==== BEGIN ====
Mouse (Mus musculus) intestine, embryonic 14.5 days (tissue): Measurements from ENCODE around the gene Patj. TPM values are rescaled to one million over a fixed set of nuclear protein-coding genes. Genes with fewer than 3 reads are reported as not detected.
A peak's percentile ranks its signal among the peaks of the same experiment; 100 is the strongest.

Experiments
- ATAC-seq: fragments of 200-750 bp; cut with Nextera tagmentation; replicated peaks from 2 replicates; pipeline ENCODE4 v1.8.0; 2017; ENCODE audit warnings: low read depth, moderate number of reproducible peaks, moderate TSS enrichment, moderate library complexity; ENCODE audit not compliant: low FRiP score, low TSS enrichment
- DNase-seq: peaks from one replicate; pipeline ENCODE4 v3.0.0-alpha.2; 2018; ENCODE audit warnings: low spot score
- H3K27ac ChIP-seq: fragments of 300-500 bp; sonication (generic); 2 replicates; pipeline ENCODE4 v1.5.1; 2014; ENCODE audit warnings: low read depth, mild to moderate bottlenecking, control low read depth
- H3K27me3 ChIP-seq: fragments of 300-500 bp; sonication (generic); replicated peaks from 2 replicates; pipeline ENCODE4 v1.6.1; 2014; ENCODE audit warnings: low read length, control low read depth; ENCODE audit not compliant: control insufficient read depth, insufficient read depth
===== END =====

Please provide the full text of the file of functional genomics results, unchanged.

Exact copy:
Mouse (Mus musculus) intestine, embryonic 14.5 days (tissue): Measurements from ENCODE around the gene Patj. TPM values are rescaled to one million over a fixed set of nuclear protein-coding genes. Genes with fewer than 3 reads are reported as not detected.
A peak's percentile ranks its signal among the peaks of the same experiment; 100 is the strongest.

Experiments
- ATAC-seq: fragments of 200-750 bp; cut with Nextera tagmentation; replicated peaks from 2 replicates; pipeline ENCODE4 v1.8.0; 2017; ENCODE audit warnings: low read depth, moderate number of reproducible peaks, moderate TSS enrichment, moderate library complexity; ENCODE audit not compliant: low FRiP score, low TSS enrichment
- DNase-seq: peaks from one replicate; pipeline ENCODE4 v3.0.0-alpha.2; 2018; ENCODE audit warnings: low spot score
- H3K27ac ChIP-seq: fragments of 300-500 bp; sonication (generic); 2 replicates; pipeline ENCODE4 v1.5.1; 2014; ENCODE audit warnings: low read depth, mild to moderate bottlenecking, control low read depth
- H3K27me3 ChIP-seq: fragments of 300-500 bp; sonication (generic); replicated peaks from 2 replicates; pipeline ENCODE4 v1.6.1; 2014; ENCODE audit warnings: low read length, control low read depth; ENCODE audit not compliant: control insufficient read depth, insufficient read depth